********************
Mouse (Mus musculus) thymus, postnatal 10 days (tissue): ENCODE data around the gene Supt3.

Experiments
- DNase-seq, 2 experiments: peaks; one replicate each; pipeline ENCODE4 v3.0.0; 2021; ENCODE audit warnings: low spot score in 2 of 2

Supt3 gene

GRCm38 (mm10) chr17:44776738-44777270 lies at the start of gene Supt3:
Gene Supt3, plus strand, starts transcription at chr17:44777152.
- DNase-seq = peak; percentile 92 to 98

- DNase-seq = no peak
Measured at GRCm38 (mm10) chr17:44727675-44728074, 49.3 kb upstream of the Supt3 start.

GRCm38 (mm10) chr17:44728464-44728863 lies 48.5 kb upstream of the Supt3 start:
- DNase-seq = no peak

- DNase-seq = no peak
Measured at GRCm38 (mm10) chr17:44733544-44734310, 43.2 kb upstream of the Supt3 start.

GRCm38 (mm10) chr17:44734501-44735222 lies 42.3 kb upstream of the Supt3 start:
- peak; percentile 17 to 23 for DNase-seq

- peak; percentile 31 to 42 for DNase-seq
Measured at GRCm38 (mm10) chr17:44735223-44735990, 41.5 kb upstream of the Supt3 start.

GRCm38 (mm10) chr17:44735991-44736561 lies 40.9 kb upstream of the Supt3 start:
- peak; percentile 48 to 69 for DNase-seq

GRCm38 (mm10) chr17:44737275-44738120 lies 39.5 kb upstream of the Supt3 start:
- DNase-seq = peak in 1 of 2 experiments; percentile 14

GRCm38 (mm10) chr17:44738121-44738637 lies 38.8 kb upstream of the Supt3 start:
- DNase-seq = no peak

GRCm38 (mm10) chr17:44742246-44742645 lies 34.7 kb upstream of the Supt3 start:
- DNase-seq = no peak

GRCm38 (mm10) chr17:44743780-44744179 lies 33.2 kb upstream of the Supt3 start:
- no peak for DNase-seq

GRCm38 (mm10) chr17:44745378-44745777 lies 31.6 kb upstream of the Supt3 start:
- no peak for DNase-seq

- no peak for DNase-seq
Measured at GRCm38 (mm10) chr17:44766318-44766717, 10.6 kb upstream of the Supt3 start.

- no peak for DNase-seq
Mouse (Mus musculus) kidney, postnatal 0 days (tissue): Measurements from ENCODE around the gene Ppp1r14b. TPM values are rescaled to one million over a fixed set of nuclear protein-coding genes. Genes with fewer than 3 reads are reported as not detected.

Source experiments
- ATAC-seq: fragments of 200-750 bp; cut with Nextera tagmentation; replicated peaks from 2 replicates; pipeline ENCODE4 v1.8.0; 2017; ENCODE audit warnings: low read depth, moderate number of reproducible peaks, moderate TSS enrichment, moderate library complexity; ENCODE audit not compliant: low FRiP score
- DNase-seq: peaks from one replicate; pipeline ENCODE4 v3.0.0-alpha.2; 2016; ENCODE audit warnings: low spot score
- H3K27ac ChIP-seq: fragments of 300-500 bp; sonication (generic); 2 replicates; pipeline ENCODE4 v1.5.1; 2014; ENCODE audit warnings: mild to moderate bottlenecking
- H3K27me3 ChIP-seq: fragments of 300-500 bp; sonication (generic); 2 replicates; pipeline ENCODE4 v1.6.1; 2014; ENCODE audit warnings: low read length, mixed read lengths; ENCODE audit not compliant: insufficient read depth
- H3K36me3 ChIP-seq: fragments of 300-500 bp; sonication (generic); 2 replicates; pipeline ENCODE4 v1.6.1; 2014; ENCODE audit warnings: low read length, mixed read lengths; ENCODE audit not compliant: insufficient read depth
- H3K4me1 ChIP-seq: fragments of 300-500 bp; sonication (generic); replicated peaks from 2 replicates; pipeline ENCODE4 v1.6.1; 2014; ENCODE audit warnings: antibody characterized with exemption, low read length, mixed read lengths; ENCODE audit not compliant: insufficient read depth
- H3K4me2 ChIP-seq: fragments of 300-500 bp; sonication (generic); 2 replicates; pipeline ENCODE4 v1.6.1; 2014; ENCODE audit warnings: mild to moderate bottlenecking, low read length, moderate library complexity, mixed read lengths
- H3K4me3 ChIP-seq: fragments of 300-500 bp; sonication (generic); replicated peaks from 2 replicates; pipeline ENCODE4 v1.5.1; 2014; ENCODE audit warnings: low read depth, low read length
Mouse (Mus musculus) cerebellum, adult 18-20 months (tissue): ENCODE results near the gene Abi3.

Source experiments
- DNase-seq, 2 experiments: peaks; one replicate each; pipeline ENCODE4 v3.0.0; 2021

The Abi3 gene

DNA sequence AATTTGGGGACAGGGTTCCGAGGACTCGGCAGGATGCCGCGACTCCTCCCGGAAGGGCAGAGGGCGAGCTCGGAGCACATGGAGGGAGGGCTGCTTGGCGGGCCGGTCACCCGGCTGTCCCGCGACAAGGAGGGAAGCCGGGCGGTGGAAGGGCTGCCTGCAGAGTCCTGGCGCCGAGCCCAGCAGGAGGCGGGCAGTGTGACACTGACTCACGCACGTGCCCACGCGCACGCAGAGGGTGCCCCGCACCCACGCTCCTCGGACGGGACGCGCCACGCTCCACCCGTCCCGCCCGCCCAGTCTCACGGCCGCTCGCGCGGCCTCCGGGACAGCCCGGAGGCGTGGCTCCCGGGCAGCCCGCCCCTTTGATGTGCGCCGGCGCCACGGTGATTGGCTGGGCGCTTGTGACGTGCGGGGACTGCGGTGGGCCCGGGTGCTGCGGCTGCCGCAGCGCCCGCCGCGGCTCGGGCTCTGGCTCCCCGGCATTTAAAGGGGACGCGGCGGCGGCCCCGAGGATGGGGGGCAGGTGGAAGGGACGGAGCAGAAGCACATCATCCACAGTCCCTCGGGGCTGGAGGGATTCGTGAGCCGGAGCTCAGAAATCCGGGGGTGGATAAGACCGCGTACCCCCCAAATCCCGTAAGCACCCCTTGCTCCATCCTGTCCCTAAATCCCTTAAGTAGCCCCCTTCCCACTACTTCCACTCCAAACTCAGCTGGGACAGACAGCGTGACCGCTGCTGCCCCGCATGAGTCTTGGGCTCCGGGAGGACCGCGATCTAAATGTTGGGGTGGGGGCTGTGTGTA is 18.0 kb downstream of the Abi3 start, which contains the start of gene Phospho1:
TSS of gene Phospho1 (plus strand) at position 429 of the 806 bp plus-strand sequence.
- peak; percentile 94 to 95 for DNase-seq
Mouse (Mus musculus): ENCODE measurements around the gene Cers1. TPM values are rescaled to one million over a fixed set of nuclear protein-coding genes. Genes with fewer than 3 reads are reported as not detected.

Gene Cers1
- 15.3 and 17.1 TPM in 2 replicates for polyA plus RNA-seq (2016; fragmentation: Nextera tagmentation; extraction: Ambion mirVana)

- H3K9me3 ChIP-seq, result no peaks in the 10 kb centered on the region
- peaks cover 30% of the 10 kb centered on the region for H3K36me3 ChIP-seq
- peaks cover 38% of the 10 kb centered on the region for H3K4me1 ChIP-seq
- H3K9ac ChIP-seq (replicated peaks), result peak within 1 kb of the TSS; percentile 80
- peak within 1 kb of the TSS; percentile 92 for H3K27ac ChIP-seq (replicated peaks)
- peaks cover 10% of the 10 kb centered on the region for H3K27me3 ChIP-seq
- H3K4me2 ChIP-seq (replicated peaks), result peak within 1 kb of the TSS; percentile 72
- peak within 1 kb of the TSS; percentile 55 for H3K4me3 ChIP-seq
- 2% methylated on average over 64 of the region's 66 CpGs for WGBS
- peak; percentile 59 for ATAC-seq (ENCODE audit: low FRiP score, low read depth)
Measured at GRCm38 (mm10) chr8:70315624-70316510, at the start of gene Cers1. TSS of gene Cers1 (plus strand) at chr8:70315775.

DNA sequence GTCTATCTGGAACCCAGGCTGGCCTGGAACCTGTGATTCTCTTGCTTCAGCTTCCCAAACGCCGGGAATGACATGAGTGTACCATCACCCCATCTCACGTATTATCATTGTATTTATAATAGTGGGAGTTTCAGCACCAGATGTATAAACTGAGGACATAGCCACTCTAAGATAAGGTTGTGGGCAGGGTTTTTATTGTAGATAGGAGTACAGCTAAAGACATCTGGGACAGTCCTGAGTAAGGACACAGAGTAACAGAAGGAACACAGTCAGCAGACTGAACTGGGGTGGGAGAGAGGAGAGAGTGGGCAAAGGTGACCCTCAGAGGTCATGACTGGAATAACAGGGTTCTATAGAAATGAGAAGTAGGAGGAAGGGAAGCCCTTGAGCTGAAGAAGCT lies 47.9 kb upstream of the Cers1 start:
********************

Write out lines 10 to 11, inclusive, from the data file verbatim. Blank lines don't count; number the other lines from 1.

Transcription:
GRCm38 (mm10) chr17:44728464-44728863 lies 48.5 kb upstream of the Supt3 start:
- DNase-seq = no peak